The destructive instinct aims to return a person to an inorganic state, but it is ordinarily directed against other people and is called aggression.

       B.      Anxiety

       Only the ego feels anxiety, but the id, superego, and outside world can each be a source of anxiety. Neurotic anxiety is apprehension about an unknown danger and stems from the ego’s relation with the id; moral anxiety is similar to guilt and results from the ego’s relation with the superego; and realistic anxiety, which is similar to fear, is produced by the ego’s relation with the real world.


VI.    Defense Mechanisms

       Defense mechanisms operate unconsciously to protect the ego against the pain
of anxiety.

       A.      Repression

       Repression involves forcing unwanted, anxiety-loaded experiences into the unconscious. It is the most basic of all defense mechanisms because it is an active process in each of the others. Many repressed experiences remain unconscious for a lifetime, but others become conscious in a disguised form.

       B.      Undoing and Isolation

       Undoing is the ego’s attempt to do away with unpleasant experiences and their consequences, usually by means of ceremonial repetitious actions. Isolation is marked by obsessive thoughts. It is the ego’s attempt to isolate an experience by surrounding it with a blacked-out region of insensibility.

       C.      Reaction Formation

       A reaction formation is marked by the repression of one impulse and the ostentatious expression of its exact opposite.

       D.     Displacement

       Displacement is the redirecting of unacceptable urges and feelings onto people and objects in order to disguise or conceal their true nature.

       E.      Fixation

       Fixations develop when psychic energy is blocked at one stage of development, making psychological change difficult.

       F.      Regression

       Regressions take place when a person reverts to earlier, more infantile modes
of behavior.

       G.      Projection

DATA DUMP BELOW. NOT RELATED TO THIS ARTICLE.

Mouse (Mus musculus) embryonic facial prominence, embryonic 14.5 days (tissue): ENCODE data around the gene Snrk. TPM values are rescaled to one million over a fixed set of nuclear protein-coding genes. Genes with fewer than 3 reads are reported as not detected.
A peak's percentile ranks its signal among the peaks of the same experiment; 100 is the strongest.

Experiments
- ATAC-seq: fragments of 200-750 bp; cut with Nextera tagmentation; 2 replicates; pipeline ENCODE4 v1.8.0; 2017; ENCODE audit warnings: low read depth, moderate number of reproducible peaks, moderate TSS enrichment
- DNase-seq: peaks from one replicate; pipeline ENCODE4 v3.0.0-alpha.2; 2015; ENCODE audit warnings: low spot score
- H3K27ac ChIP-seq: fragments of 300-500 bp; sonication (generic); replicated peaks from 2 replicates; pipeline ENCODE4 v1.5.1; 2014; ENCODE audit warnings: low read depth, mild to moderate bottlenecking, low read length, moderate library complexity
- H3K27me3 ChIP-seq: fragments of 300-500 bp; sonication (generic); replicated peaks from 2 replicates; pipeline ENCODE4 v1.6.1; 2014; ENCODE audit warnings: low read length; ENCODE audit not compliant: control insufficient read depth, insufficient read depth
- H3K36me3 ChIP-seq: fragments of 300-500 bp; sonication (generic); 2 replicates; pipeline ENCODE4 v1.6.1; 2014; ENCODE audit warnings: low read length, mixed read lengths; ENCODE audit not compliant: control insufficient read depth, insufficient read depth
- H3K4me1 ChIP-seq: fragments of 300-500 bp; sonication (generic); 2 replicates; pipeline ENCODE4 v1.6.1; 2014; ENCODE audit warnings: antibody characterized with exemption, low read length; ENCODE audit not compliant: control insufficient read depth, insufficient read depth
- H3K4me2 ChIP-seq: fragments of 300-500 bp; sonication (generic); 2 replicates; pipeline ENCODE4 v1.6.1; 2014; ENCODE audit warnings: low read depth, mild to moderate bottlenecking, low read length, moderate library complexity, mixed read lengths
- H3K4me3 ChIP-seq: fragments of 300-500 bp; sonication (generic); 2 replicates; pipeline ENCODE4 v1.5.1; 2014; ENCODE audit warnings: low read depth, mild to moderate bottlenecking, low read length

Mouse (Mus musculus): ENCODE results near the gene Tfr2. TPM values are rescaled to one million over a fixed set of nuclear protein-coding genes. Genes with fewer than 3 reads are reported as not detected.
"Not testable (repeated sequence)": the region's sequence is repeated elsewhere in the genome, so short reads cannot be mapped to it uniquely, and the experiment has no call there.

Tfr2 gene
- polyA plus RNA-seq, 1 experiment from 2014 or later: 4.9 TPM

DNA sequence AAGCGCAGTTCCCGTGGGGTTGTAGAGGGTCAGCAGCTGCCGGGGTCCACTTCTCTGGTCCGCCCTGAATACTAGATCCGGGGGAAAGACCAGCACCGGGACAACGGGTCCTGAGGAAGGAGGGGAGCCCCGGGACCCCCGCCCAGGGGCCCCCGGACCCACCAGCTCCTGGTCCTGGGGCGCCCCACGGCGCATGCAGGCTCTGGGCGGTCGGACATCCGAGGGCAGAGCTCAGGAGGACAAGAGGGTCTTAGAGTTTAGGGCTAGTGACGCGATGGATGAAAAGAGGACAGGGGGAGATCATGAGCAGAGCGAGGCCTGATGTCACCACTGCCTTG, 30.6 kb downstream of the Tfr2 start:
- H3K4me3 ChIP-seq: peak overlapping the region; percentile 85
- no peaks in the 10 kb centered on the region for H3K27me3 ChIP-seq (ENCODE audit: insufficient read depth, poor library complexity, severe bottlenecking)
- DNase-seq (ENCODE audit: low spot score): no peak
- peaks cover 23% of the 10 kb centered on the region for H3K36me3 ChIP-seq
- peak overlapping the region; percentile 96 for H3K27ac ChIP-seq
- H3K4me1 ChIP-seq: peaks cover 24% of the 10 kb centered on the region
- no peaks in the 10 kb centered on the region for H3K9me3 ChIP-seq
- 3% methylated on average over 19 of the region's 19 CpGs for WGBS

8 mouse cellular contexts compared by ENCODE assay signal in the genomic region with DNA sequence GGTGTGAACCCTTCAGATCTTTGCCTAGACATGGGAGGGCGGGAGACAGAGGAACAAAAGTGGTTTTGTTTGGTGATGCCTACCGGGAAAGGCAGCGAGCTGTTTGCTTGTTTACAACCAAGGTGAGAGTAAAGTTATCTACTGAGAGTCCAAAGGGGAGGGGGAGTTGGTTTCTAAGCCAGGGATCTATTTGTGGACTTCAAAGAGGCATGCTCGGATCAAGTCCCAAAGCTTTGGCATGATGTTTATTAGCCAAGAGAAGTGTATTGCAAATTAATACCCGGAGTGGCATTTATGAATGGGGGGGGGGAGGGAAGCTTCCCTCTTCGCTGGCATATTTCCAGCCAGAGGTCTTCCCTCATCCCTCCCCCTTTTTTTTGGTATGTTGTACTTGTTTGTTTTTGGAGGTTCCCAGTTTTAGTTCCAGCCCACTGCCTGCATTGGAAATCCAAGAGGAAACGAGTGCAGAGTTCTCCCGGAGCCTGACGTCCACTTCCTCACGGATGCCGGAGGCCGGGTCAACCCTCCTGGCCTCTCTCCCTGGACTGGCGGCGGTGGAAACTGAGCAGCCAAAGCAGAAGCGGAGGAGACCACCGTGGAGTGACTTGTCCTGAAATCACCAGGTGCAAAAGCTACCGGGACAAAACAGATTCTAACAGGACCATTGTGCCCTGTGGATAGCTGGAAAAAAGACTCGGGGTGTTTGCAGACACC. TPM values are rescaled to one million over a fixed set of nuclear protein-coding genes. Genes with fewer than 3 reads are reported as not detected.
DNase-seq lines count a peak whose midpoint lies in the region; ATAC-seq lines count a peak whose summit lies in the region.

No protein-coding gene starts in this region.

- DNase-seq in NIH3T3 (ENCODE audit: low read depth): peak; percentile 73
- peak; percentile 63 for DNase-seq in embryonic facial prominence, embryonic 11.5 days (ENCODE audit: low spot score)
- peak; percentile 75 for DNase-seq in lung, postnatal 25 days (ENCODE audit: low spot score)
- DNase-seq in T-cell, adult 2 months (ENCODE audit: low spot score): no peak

Projection is seeing in others those unacceptable feelings or behaviors that actually reside in one’s own unconscious. When carried to extremes, projection can become paranoia, which is characterized by delusions of persecution.

       H.     Introjection

       Introjection involves the incorporation of positive qualities of another person in order to reduce feelings of inadequacy.

I.       Sublimation

       Whereas other defense mechanisms are of dubious social value, sublimations contribute to the welfare of society. They involve elevating the aim of the sexual instinct to a higher level and are manifested in social and cultural accomplishments.


VII.   Stages of Development

       Freud saw psychosexual development as proceeding from birth to maturity through four overlapping stages: the infantile stage, the latency stage, the genital stage, and the psychologically mature stage.

       A.      Infantile Period

       The infantile stage encompasses the first 4 to 5 years of life and is divided into three subphases.

       1.      Oral Phase

       During the oral phase, an infant is primarily motivated to receive pleasure through the mouth. Weaning is the principal source of frustration during this stage.

       2.      Anal Phase

       At about the second year of life, a child goes through an anal phase when toilet training is the chief frustration. If parents use punitive training methods, a child may develop the anal triad of orderliness, stinginess, and obstinacy, all of which mark the anal character.

       3.      Phallic Phase

       Boys and girls begin to have differing psychosexual development during the phallic phase, which occurs around 3 or 4 years of age. For both genders, suppression of masturbation is the principle source of frustration. At this time, young children experience the Oedipus complex in which they have sexual feelings for one parent and hostile feelings for the other. The male castration complex, which takes the form of castration anxiety, or fear of losing the penis, breaks up the male Oedipus complex and results in a well-formed male superego. For girls, however, the castration complex, in the form of penis envy, precedes the female Oedipus complex, a situation that leads to only a gradual and incomplete shattering of the female Oedipus complex and a weaker, more flexible female superego.

       B.      Latency Period

       Freud believed that psychosexual development goes through a latency stage—from about age 5 until puberty—in which the sexual instinct is partially suppressed.

       C.      Genital Period

       The genital period begins with puberty, when adolescents experience a reawakening of the genital aim of Eros, and it continues throughout adulthood.

       D.      Maturity